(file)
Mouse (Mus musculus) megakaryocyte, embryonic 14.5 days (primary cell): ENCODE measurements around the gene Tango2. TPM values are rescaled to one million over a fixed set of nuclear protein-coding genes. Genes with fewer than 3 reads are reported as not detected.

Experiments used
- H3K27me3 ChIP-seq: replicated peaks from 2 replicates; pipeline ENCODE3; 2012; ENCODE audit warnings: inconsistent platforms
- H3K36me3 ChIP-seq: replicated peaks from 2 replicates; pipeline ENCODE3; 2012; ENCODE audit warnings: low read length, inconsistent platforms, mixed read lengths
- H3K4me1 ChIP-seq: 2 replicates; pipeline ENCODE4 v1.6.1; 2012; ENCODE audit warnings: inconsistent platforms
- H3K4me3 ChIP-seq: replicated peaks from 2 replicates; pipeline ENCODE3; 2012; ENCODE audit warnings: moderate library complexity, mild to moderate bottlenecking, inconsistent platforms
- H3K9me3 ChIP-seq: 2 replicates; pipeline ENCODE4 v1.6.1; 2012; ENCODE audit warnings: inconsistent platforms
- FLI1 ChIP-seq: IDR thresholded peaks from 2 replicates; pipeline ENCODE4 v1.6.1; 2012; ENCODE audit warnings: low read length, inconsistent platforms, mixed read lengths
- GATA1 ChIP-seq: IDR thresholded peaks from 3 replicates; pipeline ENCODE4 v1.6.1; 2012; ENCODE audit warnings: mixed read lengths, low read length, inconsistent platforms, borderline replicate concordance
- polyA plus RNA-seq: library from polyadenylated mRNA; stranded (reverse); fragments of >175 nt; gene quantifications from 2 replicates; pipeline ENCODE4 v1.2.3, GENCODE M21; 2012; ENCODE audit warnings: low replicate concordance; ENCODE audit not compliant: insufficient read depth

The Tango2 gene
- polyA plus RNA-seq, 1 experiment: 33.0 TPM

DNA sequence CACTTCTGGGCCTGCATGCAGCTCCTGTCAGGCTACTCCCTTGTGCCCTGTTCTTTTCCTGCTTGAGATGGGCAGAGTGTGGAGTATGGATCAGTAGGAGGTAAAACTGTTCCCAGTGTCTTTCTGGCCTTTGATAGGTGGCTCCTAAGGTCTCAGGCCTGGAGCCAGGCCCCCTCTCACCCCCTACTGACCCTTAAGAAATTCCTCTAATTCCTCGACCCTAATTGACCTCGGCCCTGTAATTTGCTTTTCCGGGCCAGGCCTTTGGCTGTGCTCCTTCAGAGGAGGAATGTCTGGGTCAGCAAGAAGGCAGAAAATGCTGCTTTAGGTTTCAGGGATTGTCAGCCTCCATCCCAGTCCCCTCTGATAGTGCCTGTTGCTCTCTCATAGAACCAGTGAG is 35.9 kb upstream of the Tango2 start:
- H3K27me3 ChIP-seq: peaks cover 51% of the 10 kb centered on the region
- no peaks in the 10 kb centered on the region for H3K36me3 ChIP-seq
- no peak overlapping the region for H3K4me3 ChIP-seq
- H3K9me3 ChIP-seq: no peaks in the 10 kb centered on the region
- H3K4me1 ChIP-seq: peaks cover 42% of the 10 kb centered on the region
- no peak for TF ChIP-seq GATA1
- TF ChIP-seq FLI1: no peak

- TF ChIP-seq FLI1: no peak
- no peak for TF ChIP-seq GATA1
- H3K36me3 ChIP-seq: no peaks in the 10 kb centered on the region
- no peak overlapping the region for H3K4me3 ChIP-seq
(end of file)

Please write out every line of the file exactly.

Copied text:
Mouse (Mus musculus) megakaryocyte, embryonic 14.5 days (primary cell): ENCODE measurements around the gene Tango2. TPM values are rescaled to one million over a fixed set of nuclear protein-coding genes. Genes with fewer than 3 reads are reported as not detected.

Experiments used
- H3K27me3 ChIP-seq: replicated peaks from 2 replicates; pipeline ENCODE3; 2012; ENCODE audit warnings: inconsistent platforms
- H3K36me3 ChIP-seq: replicated peaks from 2 replicates; pipeline ENCODE3; 2012; ENCODE audit warnings: low read length, inconsistent platforms, mixed read lengths
- H3K4me1 ChIP-seq: 2 replicates; pipeline ENCODE4 v1.6.1; 2012; ENCODE audit warnings: inconsistent platforms
- H3K4me3 ChIP-seq: replicated peaks from 2 replicates; pipeline ENCODE3; 2012; ENCODE audit warnings: moderate library complexity, mild to moderate bottlenecking, inconsistent platforms
- H3K9me3 ChIP-seq: 2 replicates; pipeline ENCODE4 v1.6.1; 2012; ENCODE audit warnings: inconsistent platforms
- FLI1 ChIP-seq: IDR thresholded peaks from 2 replicates; pipeline ENCODE4 v1.6.1; 2012; ENCODE audit warnings: low read length, inconsistent platforms, mixed read lengths
- GATA1 ChIP-seq: IDR thresholded peaks from 3 replicates; pipeline ENCODE4 v1.6.1; 2012; ENCODE audit warnings: mixed read lengths, low read length, inconsistent platforms, borderline replicate concordance
- polyA plus RNA-seq: library from polyadenylated mRNA; stranded (reverse); fragments of >175 nt; gene quantifications from 2 replicates; pipeline ENCODE4 v1.2.3, GENCODE M21; 2012; ENCODE audit warnings: low replicate concordance; ENCODE audit not compliant: insufficient read depth

The Tango2 gene
- polyA plus RNA-seq, 1 experiment: 33.0 TPM

DNA sequence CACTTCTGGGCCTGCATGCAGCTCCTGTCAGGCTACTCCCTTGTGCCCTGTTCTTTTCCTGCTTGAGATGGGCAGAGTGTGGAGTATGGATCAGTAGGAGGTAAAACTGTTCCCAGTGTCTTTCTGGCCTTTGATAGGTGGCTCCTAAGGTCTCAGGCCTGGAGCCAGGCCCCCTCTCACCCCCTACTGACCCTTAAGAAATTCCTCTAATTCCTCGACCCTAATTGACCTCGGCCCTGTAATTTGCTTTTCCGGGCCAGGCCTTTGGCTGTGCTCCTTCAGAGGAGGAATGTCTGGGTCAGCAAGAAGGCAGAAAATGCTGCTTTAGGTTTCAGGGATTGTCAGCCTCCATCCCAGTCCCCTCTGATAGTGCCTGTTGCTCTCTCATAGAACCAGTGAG is 35.9 kb upstream of the Tango2 start:
- H3K27me3 ChIP-seq: peaks cover 51% of the 10 kb centered on the region
- no peaks in the 10 kb centered on the region for H3K36me3 ChIP-seq
- no peak overlapping the region for H3K4me3 ChIP-seq
- H3K9me3 ChIP-seq: no peaks in the 10 kb centered on the region
- H3K4me1 ChIP-seq: peaks cover 42% of the 10 kb centered on the region
- no peak for TF ChIP-seq GATA1
- TF ChIP-seq FLI1: no peak

- TF ChIP-seq FLI1: no peak
- no peak for TF ChIP-seq GATA1
- H3K36me3 ChIP-seq: no peaks in the 10 kb centered on the region
- no peak overlapping the region for H3K4me3 ChIP-seq